The Southern California Institute of Architecture (SCI-Arc) has announced a new scholarship open to European architecture students that will fully cover tuition for its two-year Master of Architecture program. Dubbed the European Union 2016 scholarship, it will provide young residents of the European Union with the opportunity to study at SCI-Arc’s Downtown Los Angeles campus. Graduate Program Chair Elena Manferdini received an undergraduate degree in her native Italy before studying architecture at UCLA and is now leading this scholarship program. “I know firsthand how a scholarship and the trust of an institution can change someone’s career,” said Manferdini in a SCI-Arc press release. “At 22, I came to Los Angeles on a scholarship to pursue a Master of Architecture degree. Twenty years later, I have built a career in this country; now, as Graduate Chair of one of the most prestigious architectural schools in the US, I am proud to be able to give back and offer the same opportunity to another talented young architect to realize his or her dreams by receiving a full tuition scholarship to study at SCI-Arc.” SCI-Arc has a large international community, with over half its students hailing from one of 46 different countries. According to SCI-Arc director Hernan Diaz Alonso, “Europe has always had and continues to have a critical and decisive role in how architecture is shaped.” According to SCI-Arc, this scholarship will help it grow its international presence and enable a meeting of the minds between Europe and US based architecture students. In order to be eligible for the European Union 2016 scholarship, students must provide proof of citizenship of any of the European Union’s 28 member countries as well as an architecture degree equivalent to a United States undergraduate degree. The deadline for submission will be June 30, 2016. More information about the scholarship can be found at the SCI-Arc website.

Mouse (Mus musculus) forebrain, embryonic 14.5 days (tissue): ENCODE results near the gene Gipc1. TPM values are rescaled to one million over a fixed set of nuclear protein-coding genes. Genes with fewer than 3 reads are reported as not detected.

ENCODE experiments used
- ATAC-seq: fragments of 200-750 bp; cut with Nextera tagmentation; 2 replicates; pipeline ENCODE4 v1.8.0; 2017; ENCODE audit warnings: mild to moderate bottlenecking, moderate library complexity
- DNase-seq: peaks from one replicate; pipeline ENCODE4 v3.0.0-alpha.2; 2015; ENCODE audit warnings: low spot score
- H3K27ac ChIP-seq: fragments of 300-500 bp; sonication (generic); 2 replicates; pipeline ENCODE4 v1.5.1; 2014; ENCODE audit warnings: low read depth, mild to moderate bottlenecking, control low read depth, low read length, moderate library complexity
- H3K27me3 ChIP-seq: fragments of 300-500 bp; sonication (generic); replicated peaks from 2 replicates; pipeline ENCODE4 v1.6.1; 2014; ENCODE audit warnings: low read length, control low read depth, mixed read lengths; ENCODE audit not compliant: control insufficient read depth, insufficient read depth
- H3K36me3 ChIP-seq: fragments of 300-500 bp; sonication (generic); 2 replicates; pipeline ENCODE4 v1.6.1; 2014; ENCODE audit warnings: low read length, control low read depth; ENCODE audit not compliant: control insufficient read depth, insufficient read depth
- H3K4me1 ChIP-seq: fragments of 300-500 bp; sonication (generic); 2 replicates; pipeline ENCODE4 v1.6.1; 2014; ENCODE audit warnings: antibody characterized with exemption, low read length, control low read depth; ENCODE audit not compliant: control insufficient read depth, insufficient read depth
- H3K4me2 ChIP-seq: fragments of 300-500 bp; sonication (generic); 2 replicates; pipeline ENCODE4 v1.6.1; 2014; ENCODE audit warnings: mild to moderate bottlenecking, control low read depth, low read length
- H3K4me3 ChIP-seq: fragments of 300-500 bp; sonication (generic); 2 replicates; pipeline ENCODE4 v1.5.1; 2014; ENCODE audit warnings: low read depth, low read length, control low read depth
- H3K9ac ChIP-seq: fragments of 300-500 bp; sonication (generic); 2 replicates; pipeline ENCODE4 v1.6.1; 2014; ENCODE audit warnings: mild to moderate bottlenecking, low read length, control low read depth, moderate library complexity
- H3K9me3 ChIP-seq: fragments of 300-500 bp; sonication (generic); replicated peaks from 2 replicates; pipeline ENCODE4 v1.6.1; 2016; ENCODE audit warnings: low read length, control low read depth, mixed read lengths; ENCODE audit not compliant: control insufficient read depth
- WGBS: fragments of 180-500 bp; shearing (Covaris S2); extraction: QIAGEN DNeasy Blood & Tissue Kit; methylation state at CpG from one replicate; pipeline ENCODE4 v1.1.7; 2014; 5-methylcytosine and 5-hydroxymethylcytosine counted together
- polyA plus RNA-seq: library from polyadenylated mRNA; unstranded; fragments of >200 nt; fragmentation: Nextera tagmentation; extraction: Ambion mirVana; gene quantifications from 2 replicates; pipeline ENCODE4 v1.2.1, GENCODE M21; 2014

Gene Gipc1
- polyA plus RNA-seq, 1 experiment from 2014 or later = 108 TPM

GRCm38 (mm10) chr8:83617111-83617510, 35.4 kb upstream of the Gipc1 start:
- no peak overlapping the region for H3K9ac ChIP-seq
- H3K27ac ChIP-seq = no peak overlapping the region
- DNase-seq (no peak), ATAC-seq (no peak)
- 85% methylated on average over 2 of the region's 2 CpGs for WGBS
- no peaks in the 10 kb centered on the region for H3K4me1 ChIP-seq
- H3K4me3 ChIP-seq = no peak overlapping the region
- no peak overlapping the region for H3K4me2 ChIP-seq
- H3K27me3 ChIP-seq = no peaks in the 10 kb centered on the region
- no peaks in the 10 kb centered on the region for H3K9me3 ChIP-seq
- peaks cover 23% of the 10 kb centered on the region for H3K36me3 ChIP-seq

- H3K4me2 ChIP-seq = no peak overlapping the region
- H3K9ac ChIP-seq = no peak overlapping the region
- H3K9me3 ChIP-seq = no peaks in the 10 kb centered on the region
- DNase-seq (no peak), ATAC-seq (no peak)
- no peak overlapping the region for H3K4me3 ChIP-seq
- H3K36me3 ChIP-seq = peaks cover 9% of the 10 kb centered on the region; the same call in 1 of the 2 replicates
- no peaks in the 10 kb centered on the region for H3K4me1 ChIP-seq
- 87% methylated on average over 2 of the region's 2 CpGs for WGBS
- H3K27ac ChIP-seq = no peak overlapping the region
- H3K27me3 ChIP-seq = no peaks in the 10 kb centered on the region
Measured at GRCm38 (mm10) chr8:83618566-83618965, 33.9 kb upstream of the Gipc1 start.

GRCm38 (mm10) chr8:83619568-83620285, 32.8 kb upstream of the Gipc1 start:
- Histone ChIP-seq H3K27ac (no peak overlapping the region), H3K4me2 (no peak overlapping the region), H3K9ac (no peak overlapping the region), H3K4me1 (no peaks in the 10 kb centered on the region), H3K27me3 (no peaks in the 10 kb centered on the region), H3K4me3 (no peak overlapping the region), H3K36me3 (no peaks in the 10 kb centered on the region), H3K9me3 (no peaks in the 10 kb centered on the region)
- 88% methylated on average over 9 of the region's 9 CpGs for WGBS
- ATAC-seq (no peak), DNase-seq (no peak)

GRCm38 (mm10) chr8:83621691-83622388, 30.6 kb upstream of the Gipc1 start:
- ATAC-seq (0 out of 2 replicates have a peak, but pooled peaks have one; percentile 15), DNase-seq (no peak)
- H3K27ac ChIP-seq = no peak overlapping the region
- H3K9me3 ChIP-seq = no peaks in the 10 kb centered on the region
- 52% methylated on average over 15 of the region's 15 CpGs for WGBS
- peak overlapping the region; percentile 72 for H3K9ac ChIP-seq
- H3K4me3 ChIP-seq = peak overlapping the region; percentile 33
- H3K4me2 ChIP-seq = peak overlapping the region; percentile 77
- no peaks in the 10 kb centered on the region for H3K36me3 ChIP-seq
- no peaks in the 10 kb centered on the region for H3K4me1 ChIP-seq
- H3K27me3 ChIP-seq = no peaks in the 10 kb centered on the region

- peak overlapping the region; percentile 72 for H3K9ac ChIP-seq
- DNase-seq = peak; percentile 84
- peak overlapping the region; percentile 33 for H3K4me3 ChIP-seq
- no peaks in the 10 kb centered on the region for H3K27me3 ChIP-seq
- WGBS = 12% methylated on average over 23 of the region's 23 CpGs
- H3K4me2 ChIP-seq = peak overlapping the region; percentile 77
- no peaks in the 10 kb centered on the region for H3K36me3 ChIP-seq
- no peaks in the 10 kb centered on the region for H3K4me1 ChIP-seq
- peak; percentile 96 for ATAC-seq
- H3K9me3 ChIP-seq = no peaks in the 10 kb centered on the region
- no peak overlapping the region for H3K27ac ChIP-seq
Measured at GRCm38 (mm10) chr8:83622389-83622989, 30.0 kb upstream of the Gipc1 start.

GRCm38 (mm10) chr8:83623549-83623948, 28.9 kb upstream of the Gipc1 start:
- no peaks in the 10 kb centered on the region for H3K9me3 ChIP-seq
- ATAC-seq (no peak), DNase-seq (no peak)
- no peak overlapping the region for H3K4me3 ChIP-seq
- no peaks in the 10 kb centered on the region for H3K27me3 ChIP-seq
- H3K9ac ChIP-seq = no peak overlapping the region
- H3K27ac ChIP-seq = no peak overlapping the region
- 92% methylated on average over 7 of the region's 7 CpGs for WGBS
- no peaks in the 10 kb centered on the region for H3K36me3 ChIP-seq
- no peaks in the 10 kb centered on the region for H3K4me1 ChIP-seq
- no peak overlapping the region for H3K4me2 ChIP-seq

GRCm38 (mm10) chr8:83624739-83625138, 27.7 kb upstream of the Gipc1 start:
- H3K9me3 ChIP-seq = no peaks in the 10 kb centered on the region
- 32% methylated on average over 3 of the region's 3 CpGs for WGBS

Art and architecture takes over a motel in L.A. for one night only

One-Night Stand LA (ONSLA) is holding its second annual pop-up art show May 14th at the Holiday Lodge Motel in Los Angeles’s Westlake neighborhood. The tongue-in-cheek name comes from the ephemeral nature of an exhibition that brings together dozens of various emerging art and architecture practices in one courtyard motel for one night only. “This event was in response to social media,” Anthony Morey, co-founder of ONSLA said in a press release for the event. “Instead of viewing work online, like most of us already do, we decided to hold an annual event to give people an opportunity to see work in person.” The show was conceived by Morey, William Hu, and Ryan Tyler Martinez as a platform for a wide spectrum of artists and architects to “explore vices, provocations, tendencies, or questions that kept them awake at night” in 2015. Aside from holding the exhibition for a single night, the organizers also pledge to show a featured practices’ work only once, aiming to establish a rotating door for new creative suitors for the L.A. arts scene that opens once every year. Last year’s show featured the work of 20 emerging creative practices, many with ties to the organizers’ alma mater, Southern California Institute of Architecture (SCI-Arc) including Mike Nesbit, Besler and Sons, and Sarah Newby. As a result, that year's program showcased a provocative array of digital media-heavy installations, including virtual reality projections and cuddling robots. This year’s show promises more of the same, with ONSLA exhibiting work in each of the motel’s rooms as well as in various locations scattered across the site. 2016's happening is guest curated by Duygun Inal, Debbie Garcia, and Jonathan Crisman and focuses on the theme of “Rendezvous,” that, according to the curators, “encompasses a lot of feelings coming with an expectation but being open to anything that may or may not happen.” Curators Inal and Garcia told AN via telephone, "We are excited to see a lot of construction processs-based work this year. We like to showcase work that maybe isn't cool yet or might never be cool, but that's part of the point for us." With featured work from 30 artists and architects, including works by Andrew Kovacs, Jennifer Bonner & Volkan Alkanoglu, Weather Projects, and Sophie Lauriault, One-Night Stand LA’s promises to bring a sampling of experiences, new and to the city’s art-design scene.